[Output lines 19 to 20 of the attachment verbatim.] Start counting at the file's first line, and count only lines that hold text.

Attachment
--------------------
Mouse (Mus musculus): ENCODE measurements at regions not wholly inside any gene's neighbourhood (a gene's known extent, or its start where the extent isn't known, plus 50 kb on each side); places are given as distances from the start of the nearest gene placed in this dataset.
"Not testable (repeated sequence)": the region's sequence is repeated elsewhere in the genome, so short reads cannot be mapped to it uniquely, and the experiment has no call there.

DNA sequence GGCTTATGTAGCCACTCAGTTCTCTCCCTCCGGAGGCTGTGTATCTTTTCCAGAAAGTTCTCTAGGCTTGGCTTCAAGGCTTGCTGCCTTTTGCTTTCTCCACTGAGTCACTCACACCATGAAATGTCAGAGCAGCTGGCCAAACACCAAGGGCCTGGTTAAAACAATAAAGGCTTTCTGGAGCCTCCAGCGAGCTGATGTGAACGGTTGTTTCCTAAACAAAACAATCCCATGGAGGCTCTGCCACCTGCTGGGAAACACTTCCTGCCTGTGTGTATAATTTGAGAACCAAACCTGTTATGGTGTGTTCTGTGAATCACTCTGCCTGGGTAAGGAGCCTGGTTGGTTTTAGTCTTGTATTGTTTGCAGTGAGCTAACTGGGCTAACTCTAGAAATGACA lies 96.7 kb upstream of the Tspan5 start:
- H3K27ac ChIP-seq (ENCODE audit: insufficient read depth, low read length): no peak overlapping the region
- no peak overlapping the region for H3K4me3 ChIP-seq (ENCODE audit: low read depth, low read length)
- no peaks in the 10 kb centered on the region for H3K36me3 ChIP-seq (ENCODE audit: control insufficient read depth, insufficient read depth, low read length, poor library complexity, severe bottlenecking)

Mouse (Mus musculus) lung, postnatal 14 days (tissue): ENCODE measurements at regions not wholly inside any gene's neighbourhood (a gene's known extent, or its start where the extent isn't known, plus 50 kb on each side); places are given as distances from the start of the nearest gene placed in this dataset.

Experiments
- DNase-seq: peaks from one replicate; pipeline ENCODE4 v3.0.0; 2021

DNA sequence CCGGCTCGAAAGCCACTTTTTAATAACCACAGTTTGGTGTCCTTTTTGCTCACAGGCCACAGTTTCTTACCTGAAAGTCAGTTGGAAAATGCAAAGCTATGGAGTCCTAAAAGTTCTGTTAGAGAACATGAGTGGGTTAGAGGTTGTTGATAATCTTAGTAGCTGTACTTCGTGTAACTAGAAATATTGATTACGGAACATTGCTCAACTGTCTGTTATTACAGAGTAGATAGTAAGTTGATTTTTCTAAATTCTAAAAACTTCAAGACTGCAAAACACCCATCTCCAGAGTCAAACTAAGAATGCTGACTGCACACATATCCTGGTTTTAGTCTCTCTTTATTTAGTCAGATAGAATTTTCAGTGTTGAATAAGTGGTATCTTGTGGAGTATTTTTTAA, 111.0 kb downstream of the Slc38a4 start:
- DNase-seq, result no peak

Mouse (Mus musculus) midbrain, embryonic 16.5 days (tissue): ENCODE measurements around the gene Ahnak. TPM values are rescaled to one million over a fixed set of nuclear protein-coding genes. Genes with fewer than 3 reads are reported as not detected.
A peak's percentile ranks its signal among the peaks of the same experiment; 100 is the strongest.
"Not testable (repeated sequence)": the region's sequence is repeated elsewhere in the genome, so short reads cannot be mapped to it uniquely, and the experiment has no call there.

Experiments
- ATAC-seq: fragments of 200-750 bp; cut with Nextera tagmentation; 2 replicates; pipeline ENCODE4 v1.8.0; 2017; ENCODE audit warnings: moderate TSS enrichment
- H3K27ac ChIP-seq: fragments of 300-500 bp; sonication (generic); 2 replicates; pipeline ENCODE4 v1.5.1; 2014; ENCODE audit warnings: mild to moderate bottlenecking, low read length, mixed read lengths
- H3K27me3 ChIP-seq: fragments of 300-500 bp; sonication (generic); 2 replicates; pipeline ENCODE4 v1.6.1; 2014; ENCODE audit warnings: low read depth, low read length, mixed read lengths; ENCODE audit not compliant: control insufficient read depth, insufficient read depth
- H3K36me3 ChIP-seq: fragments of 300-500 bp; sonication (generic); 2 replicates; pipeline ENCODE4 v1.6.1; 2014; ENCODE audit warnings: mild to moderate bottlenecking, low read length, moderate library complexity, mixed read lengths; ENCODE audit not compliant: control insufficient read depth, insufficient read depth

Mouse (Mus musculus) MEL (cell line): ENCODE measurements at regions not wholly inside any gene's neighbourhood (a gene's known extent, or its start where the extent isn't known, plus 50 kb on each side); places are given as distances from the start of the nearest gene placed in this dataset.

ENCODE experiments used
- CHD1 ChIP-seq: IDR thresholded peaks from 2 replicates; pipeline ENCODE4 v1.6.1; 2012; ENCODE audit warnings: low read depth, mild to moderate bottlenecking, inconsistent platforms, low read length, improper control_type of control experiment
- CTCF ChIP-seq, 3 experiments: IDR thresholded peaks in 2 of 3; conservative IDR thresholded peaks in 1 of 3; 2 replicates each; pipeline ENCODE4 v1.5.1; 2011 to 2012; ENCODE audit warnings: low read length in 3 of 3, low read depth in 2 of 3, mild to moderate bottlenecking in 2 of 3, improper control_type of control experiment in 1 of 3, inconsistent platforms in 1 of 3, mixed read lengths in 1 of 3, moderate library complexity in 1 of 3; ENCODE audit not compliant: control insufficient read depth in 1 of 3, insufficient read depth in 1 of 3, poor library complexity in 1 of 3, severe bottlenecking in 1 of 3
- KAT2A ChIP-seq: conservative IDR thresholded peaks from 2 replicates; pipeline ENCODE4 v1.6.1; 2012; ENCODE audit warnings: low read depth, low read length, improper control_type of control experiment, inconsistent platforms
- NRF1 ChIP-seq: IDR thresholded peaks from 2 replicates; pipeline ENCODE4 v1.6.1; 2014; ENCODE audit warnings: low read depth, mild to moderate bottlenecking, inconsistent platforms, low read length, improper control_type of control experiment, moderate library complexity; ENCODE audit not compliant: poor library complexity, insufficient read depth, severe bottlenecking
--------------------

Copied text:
- H3K36me3 ChIP-seq: fragments of 300-500 bp; sonication (generic); 2 replicates; pipeline ENCODE4 v1.6.1; 2014; ENCODE audit warnings: mild to moderate bottlenecking, low read length, moderate library complexity, mixed read lengths; ENCODE audit not compliant: control insufficient read depth, insufficient read depth

Mouse (Mus musculus) MEL (cell line): ENCODE measurements at regions not wholly inside any gene's neighbourhood (a gene's known extent, or its start where the extent isn't known, plus 50 kb on each side); places are given as distances from the start of the nearest gene placed in this dataset.